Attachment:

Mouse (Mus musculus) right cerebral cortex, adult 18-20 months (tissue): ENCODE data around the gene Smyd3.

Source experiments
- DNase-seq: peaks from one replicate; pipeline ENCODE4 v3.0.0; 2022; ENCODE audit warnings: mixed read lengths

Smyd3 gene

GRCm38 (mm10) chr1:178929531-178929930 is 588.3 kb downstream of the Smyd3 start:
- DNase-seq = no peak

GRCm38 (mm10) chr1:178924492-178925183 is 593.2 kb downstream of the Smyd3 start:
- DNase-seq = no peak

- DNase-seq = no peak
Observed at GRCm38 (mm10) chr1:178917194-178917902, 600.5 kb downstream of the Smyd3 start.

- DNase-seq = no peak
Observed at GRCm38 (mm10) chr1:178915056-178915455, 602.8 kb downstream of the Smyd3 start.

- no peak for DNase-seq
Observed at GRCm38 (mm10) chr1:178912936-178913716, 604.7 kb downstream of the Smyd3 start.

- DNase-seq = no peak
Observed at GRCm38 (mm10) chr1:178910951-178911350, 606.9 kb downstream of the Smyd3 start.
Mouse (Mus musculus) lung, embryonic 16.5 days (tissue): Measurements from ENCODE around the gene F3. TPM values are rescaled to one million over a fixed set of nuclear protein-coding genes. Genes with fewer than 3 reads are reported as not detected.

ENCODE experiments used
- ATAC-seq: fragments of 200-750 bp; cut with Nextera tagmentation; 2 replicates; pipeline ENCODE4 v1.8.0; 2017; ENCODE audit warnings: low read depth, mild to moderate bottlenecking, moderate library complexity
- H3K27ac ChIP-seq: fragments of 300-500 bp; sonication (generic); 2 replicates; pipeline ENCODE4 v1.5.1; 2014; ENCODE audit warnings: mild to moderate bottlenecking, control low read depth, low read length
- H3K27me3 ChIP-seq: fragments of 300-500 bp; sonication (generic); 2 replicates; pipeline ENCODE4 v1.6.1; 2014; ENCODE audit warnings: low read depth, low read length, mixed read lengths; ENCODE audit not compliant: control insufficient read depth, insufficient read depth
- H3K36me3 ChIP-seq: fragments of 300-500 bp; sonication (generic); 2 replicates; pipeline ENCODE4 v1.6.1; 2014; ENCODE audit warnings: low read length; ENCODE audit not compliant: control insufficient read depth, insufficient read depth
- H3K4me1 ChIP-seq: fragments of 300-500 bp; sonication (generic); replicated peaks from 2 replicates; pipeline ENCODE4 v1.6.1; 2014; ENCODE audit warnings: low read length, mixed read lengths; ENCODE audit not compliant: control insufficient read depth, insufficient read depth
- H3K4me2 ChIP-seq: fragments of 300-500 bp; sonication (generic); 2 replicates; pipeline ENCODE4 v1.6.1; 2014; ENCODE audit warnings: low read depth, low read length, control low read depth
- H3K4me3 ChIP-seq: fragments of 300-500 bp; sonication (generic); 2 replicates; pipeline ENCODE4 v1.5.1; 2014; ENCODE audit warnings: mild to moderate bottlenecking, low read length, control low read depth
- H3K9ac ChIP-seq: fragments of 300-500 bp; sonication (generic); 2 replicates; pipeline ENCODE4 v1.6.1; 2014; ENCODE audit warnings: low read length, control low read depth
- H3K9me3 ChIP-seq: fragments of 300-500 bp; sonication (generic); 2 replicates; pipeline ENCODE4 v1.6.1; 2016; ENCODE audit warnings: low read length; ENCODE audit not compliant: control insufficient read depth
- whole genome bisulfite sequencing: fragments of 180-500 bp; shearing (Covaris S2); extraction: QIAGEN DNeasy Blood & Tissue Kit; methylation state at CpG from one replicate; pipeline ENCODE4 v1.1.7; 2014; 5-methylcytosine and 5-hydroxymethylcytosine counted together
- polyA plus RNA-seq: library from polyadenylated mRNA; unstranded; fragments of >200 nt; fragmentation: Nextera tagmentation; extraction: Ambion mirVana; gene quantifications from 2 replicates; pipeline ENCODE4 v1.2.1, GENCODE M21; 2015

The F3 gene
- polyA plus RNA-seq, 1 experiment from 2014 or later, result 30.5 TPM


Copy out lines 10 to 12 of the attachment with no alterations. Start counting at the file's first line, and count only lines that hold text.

Observed at GRCm38 (mm10) chr1:178917194-178917902, 600.5 kb downstream of the Smyd3 start.

- DNase-seq = no peak
Observed at GRCm38 (mm10) chr1:178915056-178915455, 602.8 kb downstream of the Smyd3 start.